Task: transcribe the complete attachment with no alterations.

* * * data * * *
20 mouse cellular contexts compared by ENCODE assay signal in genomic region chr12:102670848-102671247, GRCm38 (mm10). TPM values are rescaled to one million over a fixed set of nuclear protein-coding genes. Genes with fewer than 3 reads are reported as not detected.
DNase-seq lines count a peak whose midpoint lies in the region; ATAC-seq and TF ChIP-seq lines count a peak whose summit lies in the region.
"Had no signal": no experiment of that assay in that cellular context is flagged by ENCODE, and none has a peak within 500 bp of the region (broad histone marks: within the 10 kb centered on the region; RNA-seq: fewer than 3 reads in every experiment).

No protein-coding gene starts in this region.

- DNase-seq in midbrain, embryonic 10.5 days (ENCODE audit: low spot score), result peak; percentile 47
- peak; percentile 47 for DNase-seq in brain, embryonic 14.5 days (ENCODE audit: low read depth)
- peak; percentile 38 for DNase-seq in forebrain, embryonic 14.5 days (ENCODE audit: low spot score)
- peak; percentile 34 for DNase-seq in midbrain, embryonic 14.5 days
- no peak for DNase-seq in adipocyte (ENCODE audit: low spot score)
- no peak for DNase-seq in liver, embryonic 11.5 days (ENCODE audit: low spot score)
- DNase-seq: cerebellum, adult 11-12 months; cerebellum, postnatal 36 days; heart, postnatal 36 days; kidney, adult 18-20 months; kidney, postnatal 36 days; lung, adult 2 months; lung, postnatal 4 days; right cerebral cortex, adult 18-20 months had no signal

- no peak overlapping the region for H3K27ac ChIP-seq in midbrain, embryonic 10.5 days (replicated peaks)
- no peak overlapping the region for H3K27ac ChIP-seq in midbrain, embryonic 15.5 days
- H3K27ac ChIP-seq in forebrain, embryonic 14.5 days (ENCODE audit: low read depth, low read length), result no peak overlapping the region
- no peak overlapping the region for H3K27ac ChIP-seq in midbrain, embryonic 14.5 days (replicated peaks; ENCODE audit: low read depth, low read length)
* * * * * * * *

20 mouse cellular contexts compared by ENCODE assay signal in genomic region chr12:102670848-102671247, GRCm38 (mm10). TPM values are rescaled to one million over a fixed set of nuclear protein-coding genes. Genes with fewer than 3 reads are reported as not detected.
DNase-seq lines count a peak whose midpoint lies in the region; ATAC-seq and TF ChIP-seq lines count a peak whose summit lies in the region.
"Had no signal": no experiment of that assay in that cellular context is flagged by ENCODE, and none has a peak within 500 bp of the region (broad histone marks: within the 10 kb centered on the region; RNA-seq: fewer than 3 reads in every experiment).

No protein-coding gene starts in this region.

- DNase-seq in midbrain, embryonic 10.5 days (ENCODE audit: low spot score), result peak; percentile 47
- peak; percentile 47 for DNase-seq in brain, embryonic 14.5 days (ENCODE audit: low read depth)
- peak; percentile 38 for DNase-seq in forebrain, embryonic 14.5 days (ENCODE audit: low spot score)
- peak; percentile 34 for DNase-seq in midbrain, embryonic 14.5 days
- no peak for DNase-seq in adipocyte (ENCODE audit: low spot score)
- no peak for DNase-seq in liver, embryonic 11.5 days (ENCODE audit: low spot score)
- DNase-seq: cerebellum, adult 11-12 months; cerebellum, postnatal 36 days; heart, postnatal 36 days; kidney, adult 18-20 months; kidney, postnatal 36 days; lung, adult 2 months; lung, postnatal 4 days; right cerebral cortex, adult 18-20 months had no signal

- no peak overlapping the region for H3K27ac ChIP-seq in midbrain, embryonic 10.5 days (replicated peaks)
- no peak overlapping the region for H3K27ac ChIP-seq in midbrain, embryonic 15.5 days
- H3K27ac ChIP-seq in forebrain, embryonic 14.5 days (ENCODE audit: low read depth, low read length), result no peak overlapping the region
- no peak overlapping the region for H3K27ac ChIP-seq in midbrain, embryonic 14.5 days (replicated peaks; ENCODE audit: low read depth, low read length)